Kristal Ambrose is the founder of the Bahamas Plastic Movement and is often credited as the person who convinced The Bahamas to do away with single use plastics, after years of advocacy, in a ban that came into effect in January 2020.
She is a 2020 Goldman Environmental Foundation Prize winner for her advocacy work. She is currently based in Sweden, where she is studying toward a PhD focused on marine debris threats and solutions for the Caribbean region.
Here, she writes about why she decided to work to protect The Bahamas’ oceans through her work.
You can read more from the In My Own Words series here.
I’m Kristal Ambrose — aka Krista Ocean — a kind, fun-loving, easy-going, jovial island gal who happens to love nature and the ocean and has dedicated my life to protecting it, namely from plastic pollution.
I’m very optimistic. I love to laugh and see others happy. This is why my health and wellness, the state and health of the environment, and the well-being of my family and friends matter to me.
Growing up in the Bahamas was fun. I had everything I needed — food, love, shelter. I spent a lot of time with my family and I went to the beach often. Education was a priority in my household so I had to study hard. I had great friends throughout elementary through high school, grew up with both parents, and spent the weekend’s at my grandparents’ home. I would describe it as a typical Caribbean upbringing grounded in manners and respect, a village of family and friends raising you with access to nature and giving you a wealth of memories.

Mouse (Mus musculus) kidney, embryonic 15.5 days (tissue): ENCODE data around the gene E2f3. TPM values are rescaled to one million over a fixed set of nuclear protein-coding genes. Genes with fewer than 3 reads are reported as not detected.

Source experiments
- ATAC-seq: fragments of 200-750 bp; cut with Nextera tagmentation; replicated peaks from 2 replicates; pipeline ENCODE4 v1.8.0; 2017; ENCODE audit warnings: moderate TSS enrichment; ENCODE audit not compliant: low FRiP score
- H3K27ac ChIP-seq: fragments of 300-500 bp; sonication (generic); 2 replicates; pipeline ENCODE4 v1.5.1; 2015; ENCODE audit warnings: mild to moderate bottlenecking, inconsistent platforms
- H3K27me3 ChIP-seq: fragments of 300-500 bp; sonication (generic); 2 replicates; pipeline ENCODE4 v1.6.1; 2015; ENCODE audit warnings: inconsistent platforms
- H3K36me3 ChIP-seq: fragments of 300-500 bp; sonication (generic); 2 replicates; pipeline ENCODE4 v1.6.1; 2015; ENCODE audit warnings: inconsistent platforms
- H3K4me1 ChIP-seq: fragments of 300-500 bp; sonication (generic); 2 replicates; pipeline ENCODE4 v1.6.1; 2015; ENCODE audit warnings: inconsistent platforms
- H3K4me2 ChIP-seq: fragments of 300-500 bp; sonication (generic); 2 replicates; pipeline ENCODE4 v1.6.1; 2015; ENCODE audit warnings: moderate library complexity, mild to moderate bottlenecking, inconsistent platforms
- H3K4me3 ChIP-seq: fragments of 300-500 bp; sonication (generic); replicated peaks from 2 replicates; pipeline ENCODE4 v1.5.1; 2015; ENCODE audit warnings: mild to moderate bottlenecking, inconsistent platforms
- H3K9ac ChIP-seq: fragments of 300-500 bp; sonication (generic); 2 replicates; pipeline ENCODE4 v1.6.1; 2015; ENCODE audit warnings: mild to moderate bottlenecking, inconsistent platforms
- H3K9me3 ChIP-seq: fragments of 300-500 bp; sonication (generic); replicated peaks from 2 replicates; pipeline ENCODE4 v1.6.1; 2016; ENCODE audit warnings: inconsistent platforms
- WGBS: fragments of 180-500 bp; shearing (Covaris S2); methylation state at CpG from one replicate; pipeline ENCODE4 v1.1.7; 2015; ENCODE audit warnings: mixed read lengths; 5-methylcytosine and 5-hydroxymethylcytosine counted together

I didn’t set out to become an environmental activist, but I just loved the ocean and loved nature, and that love and passion translated to activism. So the activist was perhaps just lying dormant within, and through conversation and connection with others to share messages of protecting the earth, it arose.
The Bahamas Plastic Movement, which I founded, believes that through research, education, citizen science, and policy change, we can create a healthy marine and terrestrial environment free of plastic pollution. Our mission is to build a community of education and activism around plastic pollution and we do this by engaging youth and communities of The Bahamas and globally.
By empowering Bahamians to contribute to hands-on citizen science and environmental leadership, we aim to evolve mindsets and spark cultural practices that will be pivotal in executing changes at the policy level and envision a Bahamas where an engaged public has created a nation free of plastic debris.
Last year, The Bahamas became the latest region to begin phasing out single-use plastics and styrofoam food packaging. It sounds so simple when written down, but this was a culmination of years of research, education, youth activism, and citizen science around plastic pollution that was administered through Bahamas Plastic Movement’s Plastic Pollution Education and Ocean Conservation Summer Camp (#plasticcamp), which started in 2014.
It wasn’t until summer 2017 that we decided to take on a plastic bag ban for The Bahamas. During this time, students created a call to action video for the nation’s leaders, pleading for their help to ban plastic bags in the country. The video was great, but I knew it wasn’t enough. That fall, in December 2017, I decided to host a youth activism workshop to equip both the students and myself with the tools needed to approach policy measures for a single-use plastic (SUP) ban. We convened for three days, where we studied plastic pollution reduction policies from different countries, and worked with a social scientist who taught us how to make surveys to measure the attitudes and perceptions of locals as it related to a SUP ban.